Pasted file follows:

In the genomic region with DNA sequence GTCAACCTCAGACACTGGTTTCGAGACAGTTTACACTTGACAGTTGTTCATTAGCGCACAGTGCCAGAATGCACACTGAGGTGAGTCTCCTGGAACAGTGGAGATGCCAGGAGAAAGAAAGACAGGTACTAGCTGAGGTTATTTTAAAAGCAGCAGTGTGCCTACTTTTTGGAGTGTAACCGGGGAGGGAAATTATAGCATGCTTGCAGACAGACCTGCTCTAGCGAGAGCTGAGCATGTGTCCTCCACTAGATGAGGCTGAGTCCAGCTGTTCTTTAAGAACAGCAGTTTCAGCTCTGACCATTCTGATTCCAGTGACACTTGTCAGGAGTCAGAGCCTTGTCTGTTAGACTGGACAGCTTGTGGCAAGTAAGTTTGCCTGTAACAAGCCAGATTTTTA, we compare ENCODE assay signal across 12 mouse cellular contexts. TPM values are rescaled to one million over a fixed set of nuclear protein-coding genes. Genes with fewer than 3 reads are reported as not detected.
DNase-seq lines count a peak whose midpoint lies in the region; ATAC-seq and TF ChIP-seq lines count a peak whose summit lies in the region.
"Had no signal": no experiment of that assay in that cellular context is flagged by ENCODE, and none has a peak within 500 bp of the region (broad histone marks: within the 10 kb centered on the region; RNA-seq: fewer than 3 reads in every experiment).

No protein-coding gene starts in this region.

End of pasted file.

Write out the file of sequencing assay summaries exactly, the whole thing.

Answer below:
In the genomic region with DNA sequence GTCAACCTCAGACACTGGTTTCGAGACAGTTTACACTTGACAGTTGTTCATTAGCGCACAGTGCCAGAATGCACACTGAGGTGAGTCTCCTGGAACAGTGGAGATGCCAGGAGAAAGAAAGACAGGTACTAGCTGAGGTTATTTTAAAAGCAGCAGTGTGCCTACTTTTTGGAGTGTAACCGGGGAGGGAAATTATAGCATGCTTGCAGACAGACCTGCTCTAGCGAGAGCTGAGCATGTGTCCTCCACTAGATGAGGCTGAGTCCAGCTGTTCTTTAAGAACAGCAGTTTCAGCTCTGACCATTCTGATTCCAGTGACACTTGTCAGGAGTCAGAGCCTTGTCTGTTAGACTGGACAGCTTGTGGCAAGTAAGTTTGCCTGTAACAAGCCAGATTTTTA, we compare ENCODE assay signal across 12 mouse cellular contexts. TPM values are rescaled to one million over a fixed set of nuclear protein-coding genes. Genes with fewer than 3 reads are reported as not detected.
DNase-seq lines count a peak whose midpoint lies in the region; ATAC-seq and TF ChIP-seq lines count a peak whose summit lies in the region.
"Had no signal": no experiment of that assay in that cellular context is flagged by ENCODE, and none has a peak within 500 bp of the region (broad histone marks: within the 10 kb centered on the region; RNA-seq: fewer than 3 reads in every experiment).

No protein-coding gene starts in this region.